Longtime Mobile Meals volunteer Vivian Ruden steps down
Thirty-six years later, Vivian Ruden still remembers the man’s face.
He was a clean-cut man, sort of quiet, living in the Clara Cox public housing community. Ruden, who was fairly new to town, had joined the Woman’s Club of High Point and had been assigned to deliver hot meals to individuals in that community via Mobile Meals for the Elderly.
“He was my favorite person to deliver to on my route,” Ruden recalls.
“I wondered why he was living there, but I never asked. The week before Christmas, we were supposed to ask the people on our route if they would be there Christmas week, so we would know how many meals we needed to have. So I asked this gentleman if he would be there, and he said, ‘I have nowhere to go.’”
The man’s response made a lasting impression on Ruden.
“That just broke my heart,” she says.
For 36 years, Ruden has remembered that man. He inspired her to stay involved with Mobile Meals, she says, because she knew she was doing a good thing.
This month, though — on her 86th birthday, in fact — Ruden resigned from the agency’s board of directors, stating the time had come for a change. She stopped making deliveries long ago, but she served as the organization’s treasurer for 33 years before stepping down.
“She is our biggest cheerleader and advocate in the community,” said Martha Mattocks, chairwoman of the Mobile Meals board. “She’s a wonderful ambassador for us. She lives and breathes Mobile Meals. She’s just a sweet, sweet lady and has meant so much to our board.”
Even in announcing her resignation, Ruden was careful to thank Furnitureland Rotary Club — which makes a large financial contribution to the agency every year — and other Mobile Meals supporters who have been faithful through the years.
“We’ve always had so much support from the community, and it’s been a tremendous boost for us,” Ruden said.
As for Ruden’s work with Mobile Meals, it all goes back to that clean-cut man she met in the Clara Cox community. After learning he had nowhere to go for Christmas, she brought him a small gift with his meal the week of Christmas. She also went home and talked to her children about how blessed their family was and how much they had to be thankful for.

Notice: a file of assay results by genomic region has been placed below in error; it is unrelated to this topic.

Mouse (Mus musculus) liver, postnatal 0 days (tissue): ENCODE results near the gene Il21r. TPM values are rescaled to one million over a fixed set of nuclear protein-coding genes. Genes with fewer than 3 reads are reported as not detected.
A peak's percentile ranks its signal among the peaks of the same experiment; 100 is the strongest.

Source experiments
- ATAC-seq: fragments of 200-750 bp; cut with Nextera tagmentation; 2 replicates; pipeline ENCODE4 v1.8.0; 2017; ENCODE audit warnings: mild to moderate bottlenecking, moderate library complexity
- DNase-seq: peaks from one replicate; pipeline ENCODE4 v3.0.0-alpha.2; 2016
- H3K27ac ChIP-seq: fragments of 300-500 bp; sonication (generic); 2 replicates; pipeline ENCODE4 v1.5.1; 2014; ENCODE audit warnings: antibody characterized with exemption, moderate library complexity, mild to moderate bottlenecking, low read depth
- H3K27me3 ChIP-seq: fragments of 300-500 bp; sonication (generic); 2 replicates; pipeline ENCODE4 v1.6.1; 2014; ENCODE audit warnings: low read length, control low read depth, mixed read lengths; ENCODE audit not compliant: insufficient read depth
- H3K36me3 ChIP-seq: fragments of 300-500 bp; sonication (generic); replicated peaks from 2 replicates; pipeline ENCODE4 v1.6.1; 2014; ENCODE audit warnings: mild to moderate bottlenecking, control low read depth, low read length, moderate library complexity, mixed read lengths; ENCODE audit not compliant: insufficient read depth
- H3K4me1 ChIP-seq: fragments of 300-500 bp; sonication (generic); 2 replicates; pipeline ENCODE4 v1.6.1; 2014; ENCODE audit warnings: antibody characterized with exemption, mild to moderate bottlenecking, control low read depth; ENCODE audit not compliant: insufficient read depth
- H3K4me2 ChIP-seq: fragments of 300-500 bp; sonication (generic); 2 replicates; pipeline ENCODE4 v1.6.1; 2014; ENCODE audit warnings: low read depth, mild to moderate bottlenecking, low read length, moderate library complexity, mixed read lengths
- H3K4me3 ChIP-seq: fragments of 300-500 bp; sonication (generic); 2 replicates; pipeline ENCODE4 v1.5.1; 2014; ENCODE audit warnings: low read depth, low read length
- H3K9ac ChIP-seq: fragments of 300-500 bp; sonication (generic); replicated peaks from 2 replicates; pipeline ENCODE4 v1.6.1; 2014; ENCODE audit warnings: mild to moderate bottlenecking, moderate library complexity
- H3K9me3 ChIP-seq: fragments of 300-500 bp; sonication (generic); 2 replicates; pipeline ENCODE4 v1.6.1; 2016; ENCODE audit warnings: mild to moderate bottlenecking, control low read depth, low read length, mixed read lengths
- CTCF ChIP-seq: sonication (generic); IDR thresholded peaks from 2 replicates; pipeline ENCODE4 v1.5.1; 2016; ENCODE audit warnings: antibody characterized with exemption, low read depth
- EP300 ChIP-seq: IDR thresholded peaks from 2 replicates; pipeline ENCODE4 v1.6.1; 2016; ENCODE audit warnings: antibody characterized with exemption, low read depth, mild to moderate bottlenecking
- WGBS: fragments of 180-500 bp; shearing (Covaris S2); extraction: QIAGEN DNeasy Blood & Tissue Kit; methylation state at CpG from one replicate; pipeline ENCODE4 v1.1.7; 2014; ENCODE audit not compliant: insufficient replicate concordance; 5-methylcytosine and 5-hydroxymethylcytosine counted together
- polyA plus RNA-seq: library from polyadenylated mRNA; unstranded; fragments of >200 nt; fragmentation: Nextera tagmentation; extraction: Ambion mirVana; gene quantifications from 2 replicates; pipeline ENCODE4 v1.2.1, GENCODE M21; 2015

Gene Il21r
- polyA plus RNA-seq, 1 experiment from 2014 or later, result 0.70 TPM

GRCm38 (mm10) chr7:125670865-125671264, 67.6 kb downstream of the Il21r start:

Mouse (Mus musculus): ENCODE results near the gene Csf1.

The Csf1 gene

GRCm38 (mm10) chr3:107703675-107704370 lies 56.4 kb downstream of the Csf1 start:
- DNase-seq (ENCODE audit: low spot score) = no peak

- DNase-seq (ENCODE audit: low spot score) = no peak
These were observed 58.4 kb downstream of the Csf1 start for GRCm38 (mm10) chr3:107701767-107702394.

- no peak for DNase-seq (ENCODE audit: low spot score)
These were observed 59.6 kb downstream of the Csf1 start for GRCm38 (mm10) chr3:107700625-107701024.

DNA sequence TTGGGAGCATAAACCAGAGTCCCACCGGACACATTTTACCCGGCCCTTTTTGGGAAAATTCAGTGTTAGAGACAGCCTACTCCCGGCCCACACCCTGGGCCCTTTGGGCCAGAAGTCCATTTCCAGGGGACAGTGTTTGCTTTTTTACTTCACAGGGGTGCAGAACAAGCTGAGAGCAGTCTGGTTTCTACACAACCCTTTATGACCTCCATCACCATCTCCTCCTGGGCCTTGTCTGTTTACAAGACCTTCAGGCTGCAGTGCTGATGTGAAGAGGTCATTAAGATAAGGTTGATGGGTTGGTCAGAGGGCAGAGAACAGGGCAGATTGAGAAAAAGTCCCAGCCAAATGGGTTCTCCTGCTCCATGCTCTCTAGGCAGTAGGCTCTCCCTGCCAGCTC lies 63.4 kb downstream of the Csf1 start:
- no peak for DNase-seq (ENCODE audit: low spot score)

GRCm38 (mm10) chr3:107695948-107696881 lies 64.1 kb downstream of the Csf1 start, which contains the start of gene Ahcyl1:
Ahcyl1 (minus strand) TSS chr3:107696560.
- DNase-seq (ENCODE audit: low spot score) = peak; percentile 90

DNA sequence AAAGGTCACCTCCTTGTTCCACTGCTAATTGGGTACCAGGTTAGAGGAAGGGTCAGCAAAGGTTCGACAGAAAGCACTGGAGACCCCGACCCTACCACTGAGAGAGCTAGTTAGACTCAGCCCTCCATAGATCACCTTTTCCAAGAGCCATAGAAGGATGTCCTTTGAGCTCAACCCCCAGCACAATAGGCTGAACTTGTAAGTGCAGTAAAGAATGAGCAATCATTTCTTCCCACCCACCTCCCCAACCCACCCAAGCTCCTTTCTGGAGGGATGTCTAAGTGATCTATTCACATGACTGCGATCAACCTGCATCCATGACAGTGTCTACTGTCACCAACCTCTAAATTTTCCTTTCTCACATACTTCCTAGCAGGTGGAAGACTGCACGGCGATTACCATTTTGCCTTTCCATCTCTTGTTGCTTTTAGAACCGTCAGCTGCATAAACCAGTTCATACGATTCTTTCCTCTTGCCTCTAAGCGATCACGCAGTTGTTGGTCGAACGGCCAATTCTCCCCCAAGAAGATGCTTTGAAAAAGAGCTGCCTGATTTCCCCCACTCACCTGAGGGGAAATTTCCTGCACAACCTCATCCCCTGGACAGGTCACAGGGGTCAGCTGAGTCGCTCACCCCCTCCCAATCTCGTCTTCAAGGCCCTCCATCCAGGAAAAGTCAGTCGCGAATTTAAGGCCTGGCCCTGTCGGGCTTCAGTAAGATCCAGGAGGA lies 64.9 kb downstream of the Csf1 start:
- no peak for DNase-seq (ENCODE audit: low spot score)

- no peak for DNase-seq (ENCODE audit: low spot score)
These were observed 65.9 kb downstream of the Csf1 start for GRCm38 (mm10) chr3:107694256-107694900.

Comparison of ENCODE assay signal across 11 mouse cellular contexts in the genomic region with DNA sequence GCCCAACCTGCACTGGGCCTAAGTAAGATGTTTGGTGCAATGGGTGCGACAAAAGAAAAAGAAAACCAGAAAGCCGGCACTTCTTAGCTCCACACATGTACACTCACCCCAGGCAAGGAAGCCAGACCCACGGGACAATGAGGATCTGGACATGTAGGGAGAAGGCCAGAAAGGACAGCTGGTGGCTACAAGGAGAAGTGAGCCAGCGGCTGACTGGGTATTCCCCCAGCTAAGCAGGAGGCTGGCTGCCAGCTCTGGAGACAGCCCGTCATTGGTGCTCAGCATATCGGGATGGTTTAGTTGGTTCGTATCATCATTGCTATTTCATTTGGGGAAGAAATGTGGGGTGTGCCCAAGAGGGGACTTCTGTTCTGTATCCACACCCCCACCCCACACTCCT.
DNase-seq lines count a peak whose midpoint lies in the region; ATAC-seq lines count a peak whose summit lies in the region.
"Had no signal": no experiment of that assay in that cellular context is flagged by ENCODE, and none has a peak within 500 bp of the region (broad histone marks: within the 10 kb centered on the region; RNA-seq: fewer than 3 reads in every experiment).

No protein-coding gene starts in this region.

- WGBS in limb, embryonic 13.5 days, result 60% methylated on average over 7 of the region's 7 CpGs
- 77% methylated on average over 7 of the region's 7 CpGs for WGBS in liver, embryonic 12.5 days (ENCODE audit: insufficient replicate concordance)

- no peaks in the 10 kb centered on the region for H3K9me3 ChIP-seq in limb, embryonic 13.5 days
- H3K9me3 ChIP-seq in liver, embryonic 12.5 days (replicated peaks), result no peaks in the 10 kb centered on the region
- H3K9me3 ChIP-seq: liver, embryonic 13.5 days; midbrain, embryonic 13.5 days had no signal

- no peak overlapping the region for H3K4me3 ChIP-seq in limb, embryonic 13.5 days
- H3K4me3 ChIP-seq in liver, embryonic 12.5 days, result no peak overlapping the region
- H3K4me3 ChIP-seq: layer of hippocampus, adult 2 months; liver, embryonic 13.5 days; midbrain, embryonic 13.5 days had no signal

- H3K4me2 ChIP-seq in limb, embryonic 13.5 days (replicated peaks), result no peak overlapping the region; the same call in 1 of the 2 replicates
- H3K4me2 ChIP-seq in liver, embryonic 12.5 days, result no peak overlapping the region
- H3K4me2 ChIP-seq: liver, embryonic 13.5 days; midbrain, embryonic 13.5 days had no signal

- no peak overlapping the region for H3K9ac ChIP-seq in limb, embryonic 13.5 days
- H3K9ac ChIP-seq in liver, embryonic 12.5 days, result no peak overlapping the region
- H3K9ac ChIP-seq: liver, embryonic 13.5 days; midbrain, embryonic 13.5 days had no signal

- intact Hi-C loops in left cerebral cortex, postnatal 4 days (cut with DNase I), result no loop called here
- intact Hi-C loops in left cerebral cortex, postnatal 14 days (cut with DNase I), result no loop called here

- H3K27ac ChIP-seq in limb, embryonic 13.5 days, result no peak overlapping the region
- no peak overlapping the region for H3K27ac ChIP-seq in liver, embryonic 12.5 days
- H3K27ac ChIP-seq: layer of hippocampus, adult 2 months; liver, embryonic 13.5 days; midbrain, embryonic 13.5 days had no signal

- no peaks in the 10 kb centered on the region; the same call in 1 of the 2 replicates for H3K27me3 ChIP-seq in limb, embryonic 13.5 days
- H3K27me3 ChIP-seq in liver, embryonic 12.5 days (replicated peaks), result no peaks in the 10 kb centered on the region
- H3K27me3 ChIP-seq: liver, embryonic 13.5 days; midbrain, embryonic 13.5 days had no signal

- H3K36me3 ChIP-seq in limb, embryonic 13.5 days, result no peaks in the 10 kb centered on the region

“That was a rude awakening for me,” she said, “but that’s what you come across sometimes when you’re delivering meals. It’s a sad situation. Some of these people are not even able to come to the door to get their food. Sometimes you take it inside to them, and sometimes they have a box outside the front door for you to put it in.”
Ruden delivered meals for a while, but she became more known for serving on the organization’s board of directors and for serving as its treasurer. She says she never considered giving up her volunteer work for Mobile Meals before this year.
“This thing grows on you, whether you’re delivering meals or working behind the scenes,” Ruden said. “It’s a blessing from several different angles.”
And yes, she says she’s the one who’s been blessed.
“I’m just grateful I could do this for so long,” Ruden said. “It’s been a big, big, happy part of my life.”
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Mobile Meals, which is administered solely by volunteers and receives no government funding, was organized on Feb. 28, 1972.
More than 700 volunteers are involved with the delivery of meals to individuals in the city of High Point. Operating on an annual budget of more than $100,000, the agency delivers up to 165 meals a day on weekdays.
For more information, call the Mobile Meals hotline, 882-7676, and leave a message.